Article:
FDA Unveils New Graphic Cigarette Health Warnings
The Food and Drug Administration (FDA) has unveiled the new graphic health warnings which will be mandatory on all cigarette packaging and advertisements in the United States beginning September 2012.
The FDA’s authority to regulate tobacco products, gained on June 22, 2009 when President Obama signed the Family Smoking Prevention and Tobacco Control Act (FSPTCA) into law. The FSPTCA requires nine new larger and more noticeable textual warning statements to appear on cigarette packages and in cigarette advertisements.
The FDA authority was highlighted in November 2010 when the US Department of Health and Human Services (HHS) unveiled their comprehensive tobacco strategic action plan, “Ending the Tobacco Epidemic.”
Tobacco use remains the leading preventable cause of death. In the United States, an estimated 443,000 people will die from tobacco-related heart attacks, strokes, cancers, and other diseases this year. Smoking costs the United States $96 billion in medical costs and $97 billion in lost productivity each year.
In 2009, the World Health Organization (WHO) called for the use of pictorial warnings as part of their effort to increase public awareness and understanding of the health hazards of cigarette smoking.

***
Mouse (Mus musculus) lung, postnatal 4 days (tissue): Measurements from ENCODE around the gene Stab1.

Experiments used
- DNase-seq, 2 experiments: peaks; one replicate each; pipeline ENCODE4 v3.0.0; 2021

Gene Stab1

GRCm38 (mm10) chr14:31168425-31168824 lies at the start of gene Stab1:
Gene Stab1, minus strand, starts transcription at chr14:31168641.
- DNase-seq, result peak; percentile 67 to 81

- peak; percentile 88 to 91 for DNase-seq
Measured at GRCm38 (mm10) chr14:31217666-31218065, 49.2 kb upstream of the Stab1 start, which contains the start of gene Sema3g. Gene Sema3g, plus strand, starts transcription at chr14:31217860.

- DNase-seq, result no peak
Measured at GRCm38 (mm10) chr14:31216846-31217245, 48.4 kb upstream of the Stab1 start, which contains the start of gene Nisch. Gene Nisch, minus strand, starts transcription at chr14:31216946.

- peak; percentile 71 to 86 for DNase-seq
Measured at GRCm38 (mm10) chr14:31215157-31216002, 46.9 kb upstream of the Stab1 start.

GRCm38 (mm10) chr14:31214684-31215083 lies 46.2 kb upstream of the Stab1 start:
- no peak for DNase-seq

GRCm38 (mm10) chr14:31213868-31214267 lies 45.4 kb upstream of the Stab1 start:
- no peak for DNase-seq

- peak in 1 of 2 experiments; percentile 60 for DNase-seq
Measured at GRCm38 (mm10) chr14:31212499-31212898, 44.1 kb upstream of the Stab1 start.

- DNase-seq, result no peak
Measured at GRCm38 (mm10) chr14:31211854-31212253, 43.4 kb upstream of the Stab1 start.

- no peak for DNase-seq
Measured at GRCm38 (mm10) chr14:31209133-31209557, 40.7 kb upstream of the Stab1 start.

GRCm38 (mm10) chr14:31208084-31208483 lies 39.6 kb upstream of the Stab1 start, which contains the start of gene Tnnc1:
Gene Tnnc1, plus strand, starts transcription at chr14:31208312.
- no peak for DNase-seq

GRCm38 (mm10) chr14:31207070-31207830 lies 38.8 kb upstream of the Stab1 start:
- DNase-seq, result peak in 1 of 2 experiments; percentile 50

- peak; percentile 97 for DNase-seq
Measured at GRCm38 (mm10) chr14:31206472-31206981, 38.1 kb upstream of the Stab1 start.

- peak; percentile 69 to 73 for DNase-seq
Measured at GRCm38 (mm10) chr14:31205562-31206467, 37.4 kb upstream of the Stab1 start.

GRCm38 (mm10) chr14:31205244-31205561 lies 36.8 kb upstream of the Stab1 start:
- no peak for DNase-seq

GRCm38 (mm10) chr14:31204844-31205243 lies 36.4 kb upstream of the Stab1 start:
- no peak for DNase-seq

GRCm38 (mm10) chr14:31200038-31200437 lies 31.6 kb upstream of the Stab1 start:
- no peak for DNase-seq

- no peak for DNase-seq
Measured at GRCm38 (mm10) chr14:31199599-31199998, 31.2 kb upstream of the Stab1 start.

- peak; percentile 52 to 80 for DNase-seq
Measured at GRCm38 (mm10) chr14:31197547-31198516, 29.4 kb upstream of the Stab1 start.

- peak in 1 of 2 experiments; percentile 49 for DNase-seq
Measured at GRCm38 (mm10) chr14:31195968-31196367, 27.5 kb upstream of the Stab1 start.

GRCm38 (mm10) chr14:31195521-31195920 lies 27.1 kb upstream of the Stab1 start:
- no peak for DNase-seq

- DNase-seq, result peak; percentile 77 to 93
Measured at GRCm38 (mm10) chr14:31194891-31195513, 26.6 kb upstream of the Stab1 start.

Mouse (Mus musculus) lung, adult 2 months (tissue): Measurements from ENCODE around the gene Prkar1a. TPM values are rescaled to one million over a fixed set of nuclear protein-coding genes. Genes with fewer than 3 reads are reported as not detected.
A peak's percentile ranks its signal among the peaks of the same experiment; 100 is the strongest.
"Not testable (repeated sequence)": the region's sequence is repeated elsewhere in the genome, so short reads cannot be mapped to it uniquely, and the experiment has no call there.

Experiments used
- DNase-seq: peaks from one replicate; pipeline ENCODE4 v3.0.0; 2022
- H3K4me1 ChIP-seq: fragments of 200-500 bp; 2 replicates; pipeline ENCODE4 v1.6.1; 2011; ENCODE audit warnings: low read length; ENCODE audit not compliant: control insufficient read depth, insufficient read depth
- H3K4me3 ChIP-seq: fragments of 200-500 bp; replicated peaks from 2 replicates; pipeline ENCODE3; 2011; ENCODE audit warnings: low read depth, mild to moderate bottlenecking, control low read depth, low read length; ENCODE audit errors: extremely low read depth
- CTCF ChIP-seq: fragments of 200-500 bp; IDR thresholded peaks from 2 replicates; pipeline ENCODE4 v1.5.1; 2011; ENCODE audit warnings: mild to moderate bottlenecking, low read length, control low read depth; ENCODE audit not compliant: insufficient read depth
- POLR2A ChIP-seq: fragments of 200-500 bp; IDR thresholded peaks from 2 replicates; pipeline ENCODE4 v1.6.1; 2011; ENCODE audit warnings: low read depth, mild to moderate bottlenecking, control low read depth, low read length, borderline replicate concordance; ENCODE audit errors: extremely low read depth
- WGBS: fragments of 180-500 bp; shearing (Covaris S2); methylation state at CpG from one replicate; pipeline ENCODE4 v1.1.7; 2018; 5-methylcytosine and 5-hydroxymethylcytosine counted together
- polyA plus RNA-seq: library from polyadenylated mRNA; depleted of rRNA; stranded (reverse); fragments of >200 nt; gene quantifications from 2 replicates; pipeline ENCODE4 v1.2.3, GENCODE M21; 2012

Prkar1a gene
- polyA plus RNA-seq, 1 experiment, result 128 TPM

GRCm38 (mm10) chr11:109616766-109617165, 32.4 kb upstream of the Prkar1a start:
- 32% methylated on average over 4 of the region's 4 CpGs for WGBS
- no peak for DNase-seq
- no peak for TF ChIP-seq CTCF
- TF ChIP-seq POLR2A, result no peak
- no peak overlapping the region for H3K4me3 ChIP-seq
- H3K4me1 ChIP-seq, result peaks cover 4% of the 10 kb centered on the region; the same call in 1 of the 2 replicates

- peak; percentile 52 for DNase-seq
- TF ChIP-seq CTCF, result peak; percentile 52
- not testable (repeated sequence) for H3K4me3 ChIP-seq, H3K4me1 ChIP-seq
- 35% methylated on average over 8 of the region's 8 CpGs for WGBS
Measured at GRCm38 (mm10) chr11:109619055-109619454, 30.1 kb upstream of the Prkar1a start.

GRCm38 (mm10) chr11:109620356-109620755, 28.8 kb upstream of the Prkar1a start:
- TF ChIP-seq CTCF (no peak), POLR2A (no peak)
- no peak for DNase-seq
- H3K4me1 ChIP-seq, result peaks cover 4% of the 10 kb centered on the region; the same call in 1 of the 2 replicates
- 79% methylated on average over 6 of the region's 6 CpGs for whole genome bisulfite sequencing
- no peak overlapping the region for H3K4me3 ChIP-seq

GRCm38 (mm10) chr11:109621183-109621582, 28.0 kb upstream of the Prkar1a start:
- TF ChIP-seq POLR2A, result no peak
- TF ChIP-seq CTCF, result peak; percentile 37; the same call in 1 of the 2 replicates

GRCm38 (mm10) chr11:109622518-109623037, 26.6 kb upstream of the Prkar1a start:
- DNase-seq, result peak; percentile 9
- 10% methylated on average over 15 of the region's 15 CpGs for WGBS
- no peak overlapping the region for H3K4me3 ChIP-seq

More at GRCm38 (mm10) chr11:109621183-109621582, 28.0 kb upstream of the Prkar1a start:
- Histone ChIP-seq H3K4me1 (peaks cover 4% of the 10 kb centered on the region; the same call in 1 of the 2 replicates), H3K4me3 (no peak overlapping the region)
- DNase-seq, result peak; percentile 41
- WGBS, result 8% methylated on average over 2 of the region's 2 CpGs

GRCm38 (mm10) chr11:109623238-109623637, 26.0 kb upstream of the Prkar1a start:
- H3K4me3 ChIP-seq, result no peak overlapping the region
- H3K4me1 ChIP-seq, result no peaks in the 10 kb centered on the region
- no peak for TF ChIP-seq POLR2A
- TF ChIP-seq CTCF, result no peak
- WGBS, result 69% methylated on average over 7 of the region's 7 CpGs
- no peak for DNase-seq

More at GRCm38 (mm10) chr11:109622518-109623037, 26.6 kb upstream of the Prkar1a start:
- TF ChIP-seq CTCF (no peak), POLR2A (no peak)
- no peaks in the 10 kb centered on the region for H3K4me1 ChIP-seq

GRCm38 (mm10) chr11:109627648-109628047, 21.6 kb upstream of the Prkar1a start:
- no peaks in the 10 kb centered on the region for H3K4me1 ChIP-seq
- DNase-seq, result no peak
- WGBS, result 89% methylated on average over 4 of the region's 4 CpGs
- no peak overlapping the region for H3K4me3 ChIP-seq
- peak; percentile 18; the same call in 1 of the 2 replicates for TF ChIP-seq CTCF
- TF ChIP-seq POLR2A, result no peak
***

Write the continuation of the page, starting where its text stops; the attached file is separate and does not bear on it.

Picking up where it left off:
New York City was the first area in the United States to do so with their nothing-left-to-the-imagination campaign where signs showing the health effects of smoking began showing up in shops December 2009.
Last November, the FDA released 36 proposed color graphic images and a proposed rule for public comment. From these nine were selected and can be seen here (pdf file).
Beginning September 2012, cigarette packages must have one of the new graphic health warnings. The warning must cover the top 50% of both the front and back panel of the package. In addition, the new graphic health warnings must be in each advertisement, occupying at least 20 percent of the area of the advertisement.
Adult smoking rates in the United States have been cut in half (from 42.4% in 1965 to 20.6% in 2008). According to the Centers for Disease Control and Prevention, nearly a quarter of high school students in the U.S. smoke cigarettes. Another 8% use smokeless tobacco.